Lydia Getachew, 22, has been a sex worker in Addis Ababa for the past six years. Risking her life every day waiting on the city streets for clients is the only means she can turn to in order to earn money for a living.
Having decided to leave her home, she traveled many miles to the bright lights of the Ethiopian capital.
"I was 17 when I first started sex work. I have always been ashamed of what I am doing. It’s really unpleasant work but left with no choice, that is what I did,” says Lydia. “Pay was very low and yet I had to send money home to support my family back in my village. I had very little money for my own survival.”
One day, employees from MSF Belgium, an international, independent medical humanitarian organization, met her on the streets.
This chance meeting offered Lydia a way out to start her own business. Without a moment’s hesitation, she grabbed the opportunity.
First, the organization provided her and other former sex workers with awareness of safe-sex training and then consulted with them on how to start a small business.
“After the training, I started to gain hope little by little,” says Lydia. As a sex worker, she has beaten herself and saw friends seriously hurt and even killed.
One woman was slaughtered a few years ago. Another one got stabbed recently, she told Addis Zeybe.
"Sex workers don't talk freely about their job because it's a taboo. But when they find such helping hands, they tell their stories.”
With the initial 15,000 birr she got from MSF Belgium humanitarians, she opened a coffee shop around Sidist Kilo. She is now selling coffee in a small shop under their supervision.
According to Tesfalem Getahun, a country director of MSF Belgium humanitarians, the organization has run an exit scheme for sex workers and a program on HIV/STI for sex workers.
“The number of beneficiaries in our organizations is low considering the number of sex workers in the city. We have 20,000 sex workers under our ‘sisters’ self-help project.” he told Addis Zeybe.
“Some groups of women are running a shop and a restaurant under our supervision. We are working to make all women be beneficiaries of the project," he added.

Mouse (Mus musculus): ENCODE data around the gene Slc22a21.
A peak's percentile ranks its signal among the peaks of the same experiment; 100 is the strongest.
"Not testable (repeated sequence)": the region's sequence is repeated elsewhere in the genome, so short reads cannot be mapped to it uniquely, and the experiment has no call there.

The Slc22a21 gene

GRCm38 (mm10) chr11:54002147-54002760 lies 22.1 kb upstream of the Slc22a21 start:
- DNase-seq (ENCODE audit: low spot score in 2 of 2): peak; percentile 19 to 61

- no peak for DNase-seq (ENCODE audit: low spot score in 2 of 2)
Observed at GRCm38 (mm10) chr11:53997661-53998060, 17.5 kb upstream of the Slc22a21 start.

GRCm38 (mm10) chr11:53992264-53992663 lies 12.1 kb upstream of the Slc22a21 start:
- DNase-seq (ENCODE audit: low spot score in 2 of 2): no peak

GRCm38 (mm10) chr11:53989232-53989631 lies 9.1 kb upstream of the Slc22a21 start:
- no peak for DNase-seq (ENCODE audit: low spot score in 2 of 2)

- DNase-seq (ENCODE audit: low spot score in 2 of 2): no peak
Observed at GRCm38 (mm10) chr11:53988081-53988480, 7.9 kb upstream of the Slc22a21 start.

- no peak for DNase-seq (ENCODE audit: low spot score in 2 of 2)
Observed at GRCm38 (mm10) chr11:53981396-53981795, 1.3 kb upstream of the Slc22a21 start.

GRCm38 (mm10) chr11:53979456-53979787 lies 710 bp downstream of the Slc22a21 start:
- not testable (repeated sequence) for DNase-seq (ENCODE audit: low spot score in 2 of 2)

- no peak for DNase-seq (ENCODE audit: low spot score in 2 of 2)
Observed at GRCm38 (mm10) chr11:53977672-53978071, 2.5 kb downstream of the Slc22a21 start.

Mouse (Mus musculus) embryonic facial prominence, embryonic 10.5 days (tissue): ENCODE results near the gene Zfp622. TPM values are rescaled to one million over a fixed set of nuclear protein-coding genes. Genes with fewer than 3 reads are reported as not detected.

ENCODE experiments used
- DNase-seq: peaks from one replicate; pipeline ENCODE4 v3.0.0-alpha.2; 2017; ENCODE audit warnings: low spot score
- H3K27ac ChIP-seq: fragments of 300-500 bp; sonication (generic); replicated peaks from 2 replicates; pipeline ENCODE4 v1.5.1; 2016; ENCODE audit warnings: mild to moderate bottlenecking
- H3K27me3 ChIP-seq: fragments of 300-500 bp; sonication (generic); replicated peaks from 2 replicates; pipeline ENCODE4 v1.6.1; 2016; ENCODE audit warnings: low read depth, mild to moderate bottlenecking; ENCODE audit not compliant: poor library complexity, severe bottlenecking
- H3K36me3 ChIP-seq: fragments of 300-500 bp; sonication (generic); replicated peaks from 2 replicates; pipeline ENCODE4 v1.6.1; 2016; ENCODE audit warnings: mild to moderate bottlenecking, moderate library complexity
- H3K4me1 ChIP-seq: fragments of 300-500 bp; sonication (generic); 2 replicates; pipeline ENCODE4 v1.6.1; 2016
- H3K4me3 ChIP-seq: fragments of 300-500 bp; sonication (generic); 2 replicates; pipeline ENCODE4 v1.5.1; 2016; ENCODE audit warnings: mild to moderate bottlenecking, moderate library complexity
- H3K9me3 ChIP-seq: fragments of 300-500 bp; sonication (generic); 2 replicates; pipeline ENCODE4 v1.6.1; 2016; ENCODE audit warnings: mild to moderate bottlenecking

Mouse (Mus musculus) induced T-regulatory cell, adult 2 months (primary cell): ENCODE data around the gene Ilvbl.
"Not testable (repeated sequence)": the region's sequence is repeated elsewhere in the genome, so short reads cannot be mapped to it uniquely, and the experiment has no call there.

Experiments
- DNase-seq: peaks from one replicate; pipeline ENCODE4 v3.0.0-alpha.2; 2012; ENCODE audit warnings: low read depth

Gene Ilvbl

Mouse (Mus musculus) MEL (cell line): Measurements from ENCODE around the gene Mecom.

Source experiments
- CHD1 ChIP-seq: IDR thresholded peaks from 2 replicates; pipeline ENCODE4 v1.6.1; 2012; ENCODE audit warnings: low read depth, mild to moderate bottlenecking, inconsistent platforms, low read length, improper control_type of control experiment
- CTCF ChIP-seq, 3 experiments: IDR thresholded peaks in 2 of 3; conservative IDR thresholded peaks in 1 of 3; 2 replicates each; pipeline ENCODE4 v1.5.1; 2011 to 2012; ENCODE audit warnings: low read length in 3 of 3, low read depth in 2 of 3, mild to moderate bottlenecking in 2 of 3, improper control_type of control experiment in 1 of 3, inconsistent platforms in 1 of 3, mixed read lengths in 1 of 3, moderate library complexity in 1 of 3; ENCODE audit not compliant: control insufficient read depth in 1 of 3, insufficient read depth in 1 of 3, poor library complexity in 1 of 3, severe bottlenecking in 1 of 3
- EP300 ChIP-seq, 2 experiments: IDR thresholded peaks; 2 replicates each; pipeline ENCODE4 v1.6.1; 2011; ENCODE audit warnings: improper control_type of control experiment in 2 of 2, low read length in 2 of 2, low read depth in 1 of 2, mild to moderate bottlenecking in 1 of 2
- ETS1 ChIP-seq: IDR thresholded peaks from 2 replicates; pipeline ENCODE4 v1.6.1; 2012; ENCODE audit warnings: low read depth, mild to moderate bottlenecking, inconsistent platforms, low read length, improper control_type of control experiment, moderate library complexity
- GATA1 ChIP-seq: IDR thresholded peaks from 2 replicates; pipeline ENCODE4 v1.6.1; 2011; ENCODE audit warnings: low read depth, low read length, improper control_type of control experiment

Over time, with the growth of Addis Ababa, the number of hotels, bars, restaurants, and other eating and drinking establishments, the number of sex workers has increased markedly. These establishments have become the primary sites where clients meet sex workers.
Commercial sex workers are exposed to numerous adverse conditions such as poor living conditions/housing, social stigma, and sexually transmitted infections, including HIV.
Another woman, Ameya Kedir, 21, left her family and Hagerehiwot, which is 100km away from the capital, for the first time in 2018 to help herself and her families who are living in poor conditions.
However, things do not turn out as she expected. After struggling to secure a job for about two months, one day she found herself on a street as a sex worker.
“I was not that wise to protect myself from sexually transmitted diseases, as most of the clients influenced me, safe sex was unimaginable,” she said.
But after getting training from the Pro Pride Ethiopia, a local NGO, she said she now takes steps to protect herself.
“I became interested in reproductive health education after I acquired the mentor by Pro Pride and I am practicing them now,” she said.
Misale Tigistu, Project officer of Pro Pride, said of their work: "We provide various services to the Kebele communities in general. Although sex workers were not targeted specifically, they were beneficiaries of these services because many sex workers were present in the community.”
In a project implemented by Pro Pride, 5,000 sex workers were provided with free showers and training on issues such as reproductive health, STIs, and HIV/AIDS.
“Since it is difficult for us to give them jobs or other options we rely on informing them how to safely do their work," says Misale.
Commercial sex workers have always been in Ethiopia. Some sources associate the beginnings of commercial sex with the movement of kings, nobles, and warlords, the establishment of cities, and the development of trading.
Subsequently, towns and government offices became centers for the migration of people, particularly females from rural areas. Initially, the migrant females lived in local beverages ('Tella' or 'Araki') houses where they helped the owners to prepare local beverages, worked as waitresses, and/or entertained the customers; eventually, many of them became commercial sex workers.
Even though sex workers are recognized as a very high-risk group for HIV infection and transmission, there has been little effort by either government organizations or some NGOs to alleviate the problem among this target population.
However, many argue that there are very few institutions that directly target sex workers for behavior change and empowerment activities. In Ethiopia, partners in the response to sexually transmitted disease and reproductive health need to give special attention to this target population.